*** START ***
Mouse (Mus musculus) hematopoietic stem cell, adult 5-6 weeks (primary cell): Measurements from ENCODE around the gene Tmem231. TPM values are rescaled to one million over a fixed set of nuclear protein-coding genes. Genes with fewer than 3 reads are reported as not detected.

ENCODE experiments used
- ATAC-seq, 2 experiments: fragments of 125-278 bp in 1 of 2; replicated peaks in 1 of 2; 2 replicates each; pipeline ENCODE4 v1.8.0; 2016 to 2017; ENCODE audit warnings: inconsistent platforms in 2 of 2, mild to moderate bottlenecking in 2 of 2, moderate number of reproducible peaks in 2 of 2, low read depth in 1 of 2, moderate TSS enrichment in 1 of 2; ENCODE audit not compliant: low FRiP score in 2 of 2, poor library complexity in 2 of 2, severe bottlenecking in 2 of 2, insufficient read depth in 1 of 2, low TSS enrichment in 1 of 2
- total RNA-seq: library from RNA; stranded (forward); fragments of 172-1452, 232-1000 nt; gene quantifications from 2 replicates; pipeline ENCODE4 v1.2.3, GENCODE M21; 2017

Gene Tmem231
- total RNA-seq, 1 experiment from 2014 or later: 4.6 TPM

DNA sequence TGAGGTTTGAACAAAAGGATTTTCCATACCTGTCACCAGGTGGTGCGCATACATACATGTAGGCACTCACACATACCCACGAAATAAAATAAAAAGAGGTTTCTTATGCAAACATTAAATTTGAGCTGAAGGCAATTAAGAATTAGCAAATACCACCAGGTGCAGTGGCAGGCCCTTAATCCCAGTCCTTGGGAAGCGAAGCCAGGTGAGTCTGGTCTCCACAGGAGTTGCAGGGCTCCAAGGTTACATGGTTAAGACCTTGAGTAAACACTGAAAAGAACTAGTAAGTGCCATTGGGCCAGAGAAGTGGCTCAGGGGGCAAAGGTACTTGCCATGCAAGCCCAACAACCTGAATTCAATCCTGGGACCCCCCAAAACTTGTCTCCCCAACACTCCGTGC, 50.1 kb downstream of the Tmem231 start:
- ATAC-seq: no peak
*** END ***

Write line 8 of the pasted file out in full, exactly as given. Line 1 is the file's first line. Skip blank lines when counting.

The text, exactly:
- ATAC-seq: no peak